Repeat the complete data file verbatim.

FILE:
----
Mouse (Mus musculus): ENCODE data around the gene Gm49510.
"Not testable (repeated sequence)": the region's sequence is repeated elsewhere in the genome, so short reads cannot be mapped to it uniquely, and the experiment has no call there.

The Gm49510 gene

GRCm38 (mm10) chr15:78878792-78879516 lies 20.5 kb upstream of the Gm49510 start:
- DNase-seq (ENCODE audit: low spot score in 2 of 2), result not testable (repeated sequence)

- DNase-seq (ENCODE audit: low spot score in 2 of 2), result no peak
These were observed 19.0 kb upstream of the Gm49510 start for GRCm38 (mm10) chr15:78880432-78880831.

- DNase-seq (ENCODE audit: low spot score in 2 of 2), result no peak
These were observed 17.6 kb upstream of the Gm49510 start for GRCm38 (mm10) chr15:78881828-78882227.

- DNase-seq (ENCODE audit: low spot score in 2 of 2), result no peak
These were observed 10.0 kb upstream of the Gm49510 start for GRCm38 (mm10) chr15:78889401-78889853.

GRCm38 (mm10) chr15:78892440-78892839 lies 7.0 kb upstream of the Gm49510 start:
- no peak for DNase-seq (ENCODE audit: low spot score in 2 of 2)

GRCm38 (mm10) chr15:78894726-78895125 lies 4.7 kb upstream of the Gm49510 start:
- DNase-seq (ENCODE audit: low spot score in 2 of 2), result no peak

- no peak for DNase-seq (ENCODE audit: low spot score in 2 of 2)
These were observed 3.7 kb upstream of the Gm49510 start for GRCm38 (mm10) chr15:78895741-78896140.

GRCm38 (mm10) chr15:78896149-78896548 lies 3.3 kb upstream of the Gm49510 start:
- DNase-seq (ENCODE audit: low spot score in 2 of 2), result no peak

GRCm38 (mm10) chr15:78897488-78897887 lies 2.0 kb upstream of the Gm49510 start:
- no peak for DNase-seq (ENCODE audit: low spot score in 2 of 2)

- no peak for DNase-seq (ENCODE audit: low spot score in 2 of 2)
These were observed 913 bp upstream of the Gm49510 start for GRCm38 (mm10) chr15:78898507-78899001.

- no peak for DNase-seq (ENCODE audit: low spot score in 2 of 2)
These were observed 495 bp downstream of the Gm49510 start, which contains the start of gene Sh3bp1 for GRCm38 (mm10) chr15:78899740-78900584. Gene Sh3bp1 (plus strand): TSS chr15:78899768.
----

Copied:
Mouse (Mus musculus): ENCODE data around the gene Gm49510.
"Not testable (repeated sequence)": the region's sequence is repeated elsewhere in the genome, so short reads cannot be mapped to it uniquely, and the experiment has no call there.

The Gm49510 gene

GRCm38 (mm10) chr15:78878792-78879516 lies 20.5 kb upstream of the Gm49510 start:
- DNase-seq (ENCODE audit: low spot score in 2 of 2), result not testable (repeated sequence)

- DNase-seq (ENCODE audit: low spot score in 2 of 2), result no peak
These were observed 19.0 kb upstream of the Gm49510 start for GRCm38 (mm10) chr15:78880432-78880831.

- DNase-seq (ENCODE audit: low spot score in 2 of 2), result no peak
These were observed 17.6 kb upstream of the Gm49510 start for GRCm38 (mm10) chr15:78881828-78882227.

- DNase-seq (ENCODE audit: low spot score in 2 of 2), result no peak
These were observed 10.0 kb upstream of the Gm49510 start for GRCm38 (mm10) chr15:78889401-78889853.

GRCm38 (mm10) chr15:78892440-78892839 lies 7.0 kb upstream of the Gm49510 start:
- no peak for DNase-seq (ENCODE audit: low spot score in 2 of 2)

GRCm38 (mm10) chr15:78894726-78895125 lies 4.7 kb upstream of the Gm49510 start:
- DNase-seq (ENCODE audit: low spot score in 2 of 2), result no peak

- no peak for DNase-seq (ENCODE audit: low spot score in 2 of 2)
These were observed 3.7 kb upstream of the Gm49510 start for GRCm38 (mm10) chr15:78895741-78896140.

GRCm38 (mm10) chr15:78896149-78896548 lies 3.3 kb upstream of the Gm49510 start:
- DNase-seq (ENCODE audit: low spot score in 2 of 2), result no peak

GRCm38 (mm10) chr15:78897488-78897887 lies 2.0 kb upstream of the Gm49510 start:
- no peak for DNase-seq (ENCODE audit: low spot score in 2 of 2)

- no peak for DNase-seq (ENCODE audit: low spot score in 2 of 2)
These were observed 913 bp upstream of the Gm49510 start for GRCm38 (mm10) chr15:78898507-78899001.

- no peak for DNase-seq (ENCODE audit: low spot score in 2 of 2)
These were observed 495 bp downstream of the Gm49510 start, which contains the start of gene Sh3bp1 for GRCm38 (mm10) chr15:78899740-78900584. Gene Sh3bp1 (plus strand): TSS chr15:78899768.